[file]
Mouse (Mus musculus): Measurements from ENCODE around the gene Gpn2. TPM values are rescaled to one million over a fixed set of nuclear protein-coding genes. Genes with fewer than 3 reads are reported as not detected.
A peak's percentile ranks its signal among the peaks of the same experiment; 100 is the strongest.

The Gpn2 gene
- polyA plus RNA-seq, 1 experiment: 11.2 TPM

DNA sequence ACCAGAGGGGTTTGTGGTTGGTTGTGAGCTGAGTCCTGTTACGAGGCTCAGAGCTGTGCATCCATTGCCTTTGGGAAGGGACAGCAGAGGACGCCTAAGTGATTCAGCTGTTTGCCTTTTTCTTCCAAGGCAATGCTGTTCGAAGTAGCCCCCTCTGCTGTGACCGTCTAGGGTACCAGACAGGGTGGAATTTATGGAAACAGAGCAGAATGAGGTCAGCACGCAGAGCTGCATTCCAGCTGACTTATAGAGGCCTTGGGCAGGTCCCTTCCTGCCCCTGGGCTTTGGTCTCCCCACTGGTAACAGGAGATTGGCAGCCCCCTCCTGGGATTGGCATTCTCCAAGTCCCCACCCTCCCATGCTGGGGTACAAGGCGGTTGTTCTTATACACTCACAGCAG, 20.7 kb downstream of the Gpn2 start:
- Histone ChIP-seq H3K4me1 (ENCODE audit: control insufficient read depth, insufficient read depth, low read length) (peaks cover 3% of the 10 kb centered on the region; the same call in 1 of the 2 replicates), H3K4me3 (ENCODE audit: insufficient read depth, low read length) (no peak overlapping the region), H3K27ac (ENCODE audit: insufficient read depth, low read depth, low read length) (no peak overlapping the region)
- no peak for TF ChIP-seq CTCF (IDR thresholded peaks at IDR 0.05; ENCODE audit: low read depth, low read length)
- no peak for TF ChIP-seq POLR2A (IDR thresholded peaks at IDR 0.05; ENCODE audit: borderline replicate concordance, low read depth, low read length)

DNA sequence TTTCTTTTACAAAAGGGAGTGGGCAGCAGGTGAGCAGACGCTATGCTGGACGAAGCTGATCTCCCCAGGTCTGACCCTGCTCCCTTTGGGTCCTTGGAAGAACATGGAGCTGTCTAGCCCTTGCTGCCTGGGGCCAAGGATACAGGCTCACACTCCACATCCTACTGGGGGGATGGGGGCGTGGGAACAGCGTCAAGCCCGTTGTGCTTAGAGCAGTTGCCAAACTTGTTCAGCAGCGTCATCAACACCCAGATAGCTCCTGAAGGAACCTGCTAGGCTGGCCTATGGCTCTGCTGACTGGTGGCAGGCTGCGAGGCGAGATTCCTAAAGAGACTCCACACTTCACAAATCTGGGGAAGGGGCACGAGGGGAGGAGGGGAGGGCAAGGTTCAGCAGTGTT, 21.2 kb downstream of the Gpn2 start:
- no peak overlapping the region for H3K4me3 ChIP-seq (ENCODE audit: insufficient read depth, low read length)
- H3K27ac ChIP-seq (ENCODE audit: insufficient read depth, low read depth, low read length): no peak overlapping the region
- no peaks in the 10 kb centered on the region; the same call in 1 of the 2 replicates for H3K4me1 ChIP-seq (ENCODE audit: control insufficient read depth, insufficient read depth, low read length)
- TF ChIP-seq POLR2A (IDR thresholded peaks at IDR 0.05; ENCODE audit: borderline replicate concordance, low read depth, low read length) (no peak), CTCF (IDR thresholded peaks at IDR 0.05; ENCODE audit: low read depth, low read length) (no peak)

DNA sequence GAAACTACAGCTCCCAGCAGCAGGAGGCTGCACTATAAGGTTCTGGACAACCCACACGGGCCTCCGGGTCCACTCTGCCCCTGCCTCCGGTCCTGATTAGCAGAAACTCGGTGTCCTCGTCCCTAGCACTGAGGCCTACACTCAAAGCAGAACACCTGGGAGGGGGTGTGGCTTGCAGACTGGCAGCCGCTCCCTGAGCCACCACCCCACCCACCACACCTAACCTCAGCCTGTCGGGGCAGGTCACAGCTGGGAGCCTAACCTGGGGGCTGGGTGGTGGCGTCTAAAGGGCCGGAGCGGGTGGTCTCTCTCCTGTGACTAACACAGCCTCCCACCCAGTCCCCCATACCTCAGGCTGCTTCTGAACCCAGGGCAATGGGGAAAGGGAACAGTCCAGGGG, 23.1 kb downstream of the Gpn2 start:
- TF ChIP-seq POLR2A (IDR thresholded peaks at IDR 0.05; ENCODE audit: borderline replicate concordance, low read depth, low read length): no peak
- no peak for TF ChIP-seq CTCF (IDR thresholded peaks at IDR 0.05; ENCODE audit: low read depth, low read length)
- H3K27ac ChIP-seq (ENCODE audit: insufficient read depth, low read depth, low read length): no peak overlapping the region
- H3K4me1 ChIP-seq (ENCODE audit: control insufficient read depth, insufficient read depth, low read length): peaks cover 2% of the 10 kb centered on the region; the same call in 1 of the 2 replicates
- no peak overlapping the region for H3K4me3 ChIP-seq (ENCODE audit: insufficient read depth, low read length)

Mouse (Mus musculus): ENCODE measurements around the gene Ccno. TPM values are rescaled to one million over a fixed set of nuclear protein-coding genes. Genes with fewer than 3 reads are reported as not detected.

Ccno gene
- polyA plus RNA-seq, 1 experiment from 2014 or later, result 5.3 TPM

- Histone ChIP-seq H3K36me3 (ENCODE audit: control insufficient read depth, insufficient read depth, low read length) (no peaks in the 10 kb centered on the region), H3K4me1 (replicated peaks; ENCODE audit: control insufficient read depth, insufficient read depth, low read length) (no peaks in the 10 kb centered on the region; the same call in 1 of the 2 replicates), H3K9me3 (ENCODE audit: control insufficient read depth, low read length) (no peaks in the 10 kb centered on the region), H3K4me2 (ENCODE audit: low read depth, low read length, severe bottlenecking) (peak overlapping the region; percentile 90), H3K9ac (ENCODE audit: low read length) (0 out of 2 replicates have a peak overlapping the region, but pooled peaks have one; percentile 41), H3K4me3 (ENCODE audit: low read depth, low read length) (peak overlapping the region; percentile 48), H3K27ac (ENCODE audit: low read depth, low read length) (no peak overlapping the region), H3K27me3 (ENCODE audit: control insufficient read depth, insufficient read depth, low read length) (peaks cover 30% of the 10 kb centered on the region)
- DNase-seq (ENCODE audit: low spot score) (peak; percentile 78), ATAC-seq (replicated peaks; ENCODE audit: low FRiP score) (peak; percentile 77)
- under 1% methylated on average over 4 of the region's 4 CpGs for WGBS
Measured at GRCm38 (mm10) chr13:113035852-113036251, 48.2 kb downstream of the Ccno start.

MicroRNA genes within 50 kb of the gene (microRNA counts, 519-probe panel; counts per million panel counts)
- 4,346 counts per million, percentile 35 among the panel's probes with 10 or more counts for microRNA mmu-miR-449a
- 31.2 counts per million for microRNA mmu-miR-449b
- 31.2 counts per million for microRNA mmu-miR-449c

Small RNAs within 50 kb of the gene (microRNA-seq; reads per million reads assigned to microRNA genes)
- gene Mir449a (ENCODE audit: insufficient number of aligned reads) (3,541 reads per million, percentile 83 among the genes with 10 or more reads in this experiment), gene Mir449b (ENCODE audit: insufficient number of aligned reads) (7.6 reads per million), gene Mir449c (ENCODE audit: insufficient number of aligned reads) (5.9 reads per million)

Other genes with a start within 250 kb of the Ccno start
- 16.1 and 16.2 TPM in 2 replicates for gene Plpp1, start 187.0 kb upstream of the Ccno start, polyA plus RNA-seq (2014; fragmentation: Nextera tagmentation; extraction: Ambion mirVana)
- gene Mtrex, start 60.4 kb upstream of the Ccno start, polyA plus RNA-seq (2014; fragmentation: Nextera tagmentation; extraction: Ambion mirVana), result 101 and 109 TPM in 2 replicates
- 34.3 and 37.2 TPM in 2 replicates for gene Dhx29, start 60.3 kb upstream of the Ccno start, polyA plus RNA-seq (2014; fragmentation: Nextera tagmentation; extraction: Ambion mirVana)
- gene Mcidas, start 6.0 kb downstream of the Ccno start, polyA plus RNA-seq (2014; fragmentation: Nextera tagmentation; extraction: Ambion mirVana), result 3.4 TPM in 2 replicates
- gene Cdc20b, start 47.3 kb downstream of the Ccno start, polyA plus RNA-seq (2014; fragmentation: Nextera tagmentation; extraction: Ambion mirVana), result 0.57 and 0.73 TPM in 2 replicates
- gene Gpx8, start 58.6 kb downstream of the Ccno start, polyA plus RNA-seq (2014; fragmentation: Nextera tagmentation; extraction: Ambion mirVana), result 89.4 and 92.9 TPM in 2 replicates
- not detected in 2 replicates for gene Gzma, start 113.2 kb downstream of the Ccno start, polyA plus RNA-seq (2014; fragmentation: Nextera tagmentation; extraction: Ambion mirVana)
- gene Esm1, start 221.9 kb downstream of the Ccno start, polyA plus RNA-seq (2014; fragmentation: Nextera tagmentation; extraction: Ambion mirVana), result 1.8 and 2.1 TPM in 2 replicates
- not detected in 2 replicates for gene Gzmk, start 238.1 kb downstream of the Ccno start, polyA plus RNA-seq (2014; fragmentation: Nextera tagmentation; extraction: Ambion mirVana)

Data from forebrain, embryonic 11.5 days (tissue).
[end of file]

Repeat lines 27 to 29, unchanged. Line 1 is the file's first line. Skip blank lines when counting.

MicroRNA genes within 50 kb of the gene (microRNA counts, 519-probe panel; counts per million panel counts)
- 4,346 counts per million, percentile 35 among the panel's probes with 10 or more counts for microRNA mmu-miR-449a
- 31.2 counts per million for microRNA mmu-miR-449b